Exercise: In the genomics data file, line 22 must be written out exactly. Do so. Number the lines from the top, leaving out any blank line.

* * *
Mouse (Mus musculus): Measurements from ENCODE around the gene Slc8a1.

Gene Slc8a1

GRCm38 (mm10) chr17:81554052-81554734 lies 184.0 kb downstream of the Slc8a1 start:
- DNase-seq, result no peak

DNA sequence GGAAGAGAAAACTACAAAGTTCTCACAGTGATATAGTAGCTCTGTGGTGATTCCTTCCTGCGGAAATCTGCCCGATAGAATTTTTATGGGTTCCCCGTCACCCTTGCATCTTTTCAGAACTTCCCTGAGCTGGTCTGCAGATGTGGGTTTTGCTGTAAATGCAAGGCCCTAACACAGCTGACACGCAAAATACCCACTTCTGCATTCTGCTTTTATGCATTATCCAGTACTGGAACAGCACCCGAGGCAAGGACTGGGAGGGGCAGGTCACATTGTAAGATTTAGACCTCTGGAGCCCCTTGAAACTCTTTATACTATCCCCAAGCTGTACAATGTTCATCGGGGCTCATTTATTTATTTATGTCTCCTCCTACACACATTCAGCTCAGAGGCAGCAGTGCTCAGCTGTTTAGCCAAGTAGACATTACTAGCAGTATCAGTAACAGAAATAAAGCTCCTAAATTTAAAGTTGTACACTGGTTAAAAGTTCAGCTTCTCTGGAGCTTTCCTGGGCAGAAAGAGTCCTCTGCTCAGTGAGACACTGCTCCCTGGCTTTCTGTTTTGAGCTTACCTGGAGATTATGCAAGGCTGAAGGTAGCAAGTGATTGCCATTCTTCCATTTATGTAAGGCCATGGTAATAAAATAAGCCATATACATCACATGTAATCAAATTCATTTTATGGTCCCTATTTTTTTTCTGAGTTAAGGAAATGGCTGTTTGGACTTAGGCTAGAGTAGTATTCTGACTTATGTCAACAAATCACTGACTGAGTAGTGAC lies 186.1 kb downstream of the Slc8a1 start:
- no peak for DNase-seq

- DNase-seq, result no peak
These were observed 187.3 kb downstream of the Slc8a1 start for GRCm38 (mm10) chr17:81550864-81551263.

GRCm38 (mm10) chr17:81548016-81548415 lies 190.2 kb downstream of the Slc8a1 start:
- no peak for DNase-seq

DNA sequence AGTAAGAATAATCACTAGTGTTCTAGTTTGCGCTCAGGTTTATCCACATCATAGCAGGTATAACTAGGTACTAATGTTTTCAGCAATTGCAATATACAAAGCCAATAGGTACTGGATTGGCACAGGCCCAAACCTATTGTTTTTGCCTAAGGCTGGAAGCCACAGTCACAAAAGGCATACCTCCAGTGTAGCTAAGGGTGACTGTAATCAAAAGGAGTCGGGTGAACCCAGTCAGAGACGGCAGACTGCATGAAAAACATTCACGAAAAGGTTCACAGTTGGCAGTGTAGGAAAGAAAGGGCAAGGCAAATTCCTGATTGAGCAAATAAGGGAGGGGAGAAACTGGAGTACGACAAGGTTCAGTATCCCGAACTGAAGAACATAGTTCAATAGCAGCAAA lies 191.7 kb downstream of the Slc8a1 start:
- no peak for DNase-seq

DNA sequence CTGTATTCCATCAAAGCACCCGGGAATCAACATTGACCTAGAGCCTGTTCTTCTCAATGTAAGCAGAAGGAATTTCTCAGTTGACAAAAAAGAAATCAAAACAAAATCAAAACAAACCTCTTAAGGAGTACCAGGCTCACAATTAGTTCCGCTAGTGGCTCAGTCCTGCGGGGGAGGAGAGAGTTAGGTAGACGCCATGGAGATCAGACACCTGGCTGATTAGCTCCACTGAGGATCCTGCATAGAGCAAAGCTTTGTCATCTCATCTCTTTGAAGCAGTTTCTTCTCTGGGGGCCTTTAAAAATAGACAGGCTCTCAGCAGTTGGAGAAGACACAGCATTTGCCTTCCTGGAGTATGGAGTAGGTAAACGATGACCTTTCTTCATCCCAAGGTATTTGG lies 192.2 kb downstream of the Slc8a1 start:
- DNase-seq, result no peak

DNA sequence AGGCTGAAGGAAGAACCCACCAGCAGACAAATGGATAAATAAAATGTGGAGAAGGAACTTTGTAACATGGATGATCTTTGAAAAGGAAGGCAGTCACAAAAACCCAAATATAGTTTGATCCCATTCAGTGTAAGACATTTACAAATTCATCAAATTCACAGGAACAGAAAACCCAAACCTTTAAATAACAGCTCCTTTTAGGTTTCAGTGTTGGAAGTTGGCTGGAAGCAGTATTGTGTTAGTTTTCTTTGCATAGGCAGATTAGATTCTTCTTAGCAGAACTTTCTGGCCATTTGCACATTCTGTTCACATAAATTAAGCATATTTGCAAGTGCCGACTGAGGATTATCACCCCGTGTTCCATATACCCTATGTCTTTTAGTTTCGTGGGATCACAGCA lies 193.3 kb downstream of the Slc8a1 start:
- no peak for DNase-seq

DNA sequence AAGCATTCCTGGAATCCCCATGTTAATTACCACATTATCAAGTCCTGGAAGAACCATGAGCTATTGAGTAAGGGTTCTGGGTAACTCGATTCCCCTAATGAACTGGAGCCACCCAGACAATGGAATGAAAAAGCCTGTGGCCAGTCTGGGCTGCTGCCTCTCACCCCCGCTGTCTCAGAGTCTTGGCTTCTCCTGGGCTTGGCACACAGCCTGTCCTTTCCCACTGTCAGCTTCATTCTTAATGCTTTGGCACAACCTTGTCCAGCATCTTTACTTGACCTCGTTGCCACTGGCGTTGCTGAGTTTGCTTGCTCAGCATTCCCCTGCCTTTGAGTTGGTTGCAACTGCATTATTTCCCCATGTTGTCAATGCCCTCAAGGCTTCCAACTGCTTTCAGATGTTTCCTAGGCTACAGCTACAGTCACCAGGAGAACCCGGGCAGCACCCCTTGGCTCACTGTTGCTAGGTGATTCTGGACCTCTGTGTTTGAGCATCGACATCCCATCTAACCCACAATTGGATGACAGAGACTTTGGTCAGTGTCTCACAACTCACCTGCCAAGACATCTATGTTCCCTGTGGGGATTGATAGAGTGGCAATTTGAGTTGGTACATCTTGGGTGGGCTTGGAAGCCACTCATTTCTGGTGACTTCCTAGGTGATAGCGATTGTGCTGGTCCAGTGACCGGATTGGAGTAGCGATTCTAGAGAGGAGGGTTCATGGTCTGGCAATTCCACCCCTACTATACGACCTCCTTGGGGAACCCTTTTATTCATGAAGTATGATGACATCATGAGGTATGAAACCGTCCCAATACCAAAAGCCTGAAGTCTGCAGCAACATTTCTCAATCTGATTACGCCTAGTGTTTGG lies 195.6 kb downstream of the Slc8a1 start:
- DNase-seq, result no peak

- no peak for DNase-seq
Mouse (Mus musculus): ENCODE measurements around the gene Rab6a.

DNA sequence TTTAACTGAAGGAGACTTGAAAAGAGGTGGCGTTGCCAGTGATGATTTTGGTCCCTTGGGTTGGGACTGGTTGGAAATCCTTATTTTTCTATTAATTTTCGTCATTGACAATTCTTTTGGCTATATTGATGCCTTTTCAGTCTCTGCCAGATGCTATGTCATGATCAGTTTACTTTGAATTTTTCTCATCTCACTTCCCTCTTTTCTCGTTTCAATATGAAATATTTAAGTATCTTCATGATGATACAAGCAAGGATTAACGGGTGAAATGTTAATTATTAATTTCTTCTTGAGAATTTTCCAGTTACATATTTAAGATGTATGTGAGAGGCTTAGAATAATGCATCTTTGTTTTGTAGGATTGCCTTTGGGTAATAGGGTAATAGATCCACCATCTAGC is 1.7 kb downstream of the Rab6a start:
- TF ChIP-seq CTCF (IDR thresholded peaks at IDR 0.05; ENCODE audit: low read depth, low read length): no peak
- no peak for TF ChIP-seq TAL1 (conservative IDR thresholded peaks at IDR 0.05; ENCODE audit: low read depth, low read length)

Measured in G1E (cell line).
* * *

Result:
- TF ChIP-seq CTCF (IDR thresholded peaks at IDR 0.05; ENCODE audit: low read depth, low read length): no peak